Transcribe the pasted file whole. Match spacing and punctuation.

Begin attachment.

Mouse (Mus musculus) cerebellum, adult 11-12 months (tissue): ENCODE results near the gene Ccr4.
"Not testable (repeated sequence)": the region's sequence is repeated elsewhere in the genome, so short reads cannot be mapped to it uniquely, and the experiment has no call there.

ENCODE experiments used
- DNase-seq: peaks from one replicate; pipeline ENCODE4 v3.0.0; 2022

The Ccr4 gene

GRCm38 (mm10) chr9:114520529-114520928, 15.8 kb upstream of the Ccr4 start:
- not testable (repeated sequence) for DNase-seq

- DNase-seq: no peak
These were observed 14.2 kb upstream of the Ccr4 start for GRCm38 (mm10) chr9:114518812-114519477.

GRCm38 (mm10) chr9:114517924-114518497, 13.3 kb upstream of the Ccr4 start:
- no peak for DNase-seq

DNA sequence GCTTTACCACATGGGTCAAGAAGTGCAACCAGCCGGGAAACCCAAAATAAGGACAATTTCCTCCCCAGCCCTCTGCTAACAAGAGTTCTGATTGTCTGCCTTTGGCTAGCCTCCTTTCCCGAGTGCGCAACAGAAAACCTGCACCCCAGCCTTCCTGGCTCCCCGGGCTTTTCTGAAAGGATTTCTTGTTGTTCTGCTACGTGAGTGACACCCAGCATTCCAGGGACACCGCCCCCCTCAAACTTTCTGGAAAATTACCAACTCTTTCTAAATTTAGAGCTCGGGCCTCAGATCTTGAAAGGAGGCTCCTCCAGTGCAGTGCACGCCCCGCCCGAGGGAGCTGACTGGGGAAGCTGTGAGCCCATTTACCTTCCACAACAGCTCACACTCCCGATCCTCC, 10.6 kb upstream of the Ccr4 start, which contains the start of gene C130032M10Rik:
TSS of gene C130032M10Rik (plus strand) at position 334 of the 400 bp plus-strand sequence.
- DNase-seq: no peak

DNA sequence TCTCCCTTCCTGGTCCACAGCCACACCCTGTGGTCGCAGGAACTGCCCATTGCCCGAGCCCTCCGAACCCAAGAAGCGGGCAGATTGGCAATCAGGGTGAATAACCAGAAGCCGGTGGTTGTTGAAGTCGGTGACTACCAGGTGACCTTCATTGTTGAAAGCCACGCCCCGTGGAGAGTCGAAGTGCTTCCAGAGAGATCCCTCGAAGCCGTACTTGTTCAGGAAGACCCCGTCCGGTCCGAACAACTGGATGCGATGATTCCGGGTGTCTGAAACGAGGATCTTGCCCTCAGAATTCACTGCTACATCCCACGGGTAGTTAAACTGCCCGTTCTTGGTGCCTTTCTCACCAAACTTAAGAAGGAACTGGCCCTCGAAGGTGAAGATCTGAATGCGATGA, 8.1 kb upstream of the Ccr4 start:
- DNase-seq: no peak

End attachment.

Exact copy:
Mouse (Mus musculus) cerebellum, adult 11-12 months (tissue): ENCODE results near the gene Ccr4.
"Not testable (repeated sequence)": the region's sequence is repeated elsewhere in the genome, so short reads cannot be mapped to it uniquely, and the experiment has no call there.

ENCODE experiments used
- DNase-seq: peaks from one replicate; pipeline ENCODE4 v3.0.0; 2022

The Ccr4 gene

GRCm38 (mm10) chr9:114520529-114520928, 15.8 kb upstream of the Ccr4 start:
- not testable (repeated sequence) for DNase-seq

- DNase-seq: no peak
These were observed 14.2 kb upstream of the Ccr4 start for GRCm38 (mm10) chr9:114518812-114519477.

GRCm38 (mm10) chr9:114517924-114518497, 13.3 kb upstream of the Ccr4 start:
- no peak for DNase-seq

DNA sequence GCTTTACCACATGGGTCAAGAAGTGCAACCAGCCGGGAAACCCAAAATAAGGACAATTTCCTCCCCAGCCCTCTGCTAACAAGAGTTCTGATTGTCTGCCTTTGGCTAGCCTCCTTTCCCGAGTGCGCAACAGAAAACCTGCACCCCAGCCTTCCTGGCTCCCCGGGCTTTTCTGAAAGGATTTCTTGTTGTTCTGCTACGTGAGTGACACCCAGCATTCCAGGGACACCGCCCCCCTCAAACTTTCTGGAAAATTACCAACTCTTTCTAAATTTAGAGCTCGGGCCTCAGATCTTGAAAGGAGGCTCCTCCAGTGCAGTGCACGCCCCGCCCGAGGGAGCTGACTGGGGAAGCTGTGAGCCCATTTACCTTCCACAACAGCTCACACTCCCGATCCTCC, 10.6 kb upstream of the Ccr4 start, which contains the start of gene C130032M10Rik:
TSS of gene C130032M10Rik (plus strand) at position 334 of the 400 bp plus-strand sequence.
- DNase-seq: no peak

DNA sequence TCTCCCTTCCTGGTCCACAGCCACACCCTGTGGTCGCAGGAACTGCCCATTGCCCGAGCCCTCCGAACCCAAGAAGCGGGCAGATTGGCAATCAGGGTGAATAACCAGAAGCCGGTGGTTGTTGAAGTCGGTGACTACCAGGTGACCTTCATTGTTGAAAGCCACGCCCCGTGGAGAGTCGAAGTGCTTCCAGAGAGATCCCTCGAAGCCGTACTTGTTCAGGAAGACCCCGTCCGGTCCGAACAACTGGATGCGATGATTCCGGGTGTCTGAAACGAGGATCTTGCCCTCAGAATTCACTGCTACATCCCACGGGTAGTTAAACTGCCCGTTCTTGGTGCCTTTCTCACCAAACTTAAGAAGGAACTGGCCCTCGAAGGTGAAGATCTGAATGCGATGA, 8.1 kb upstream of the Ccr4 start:
- DNase-seq: no peak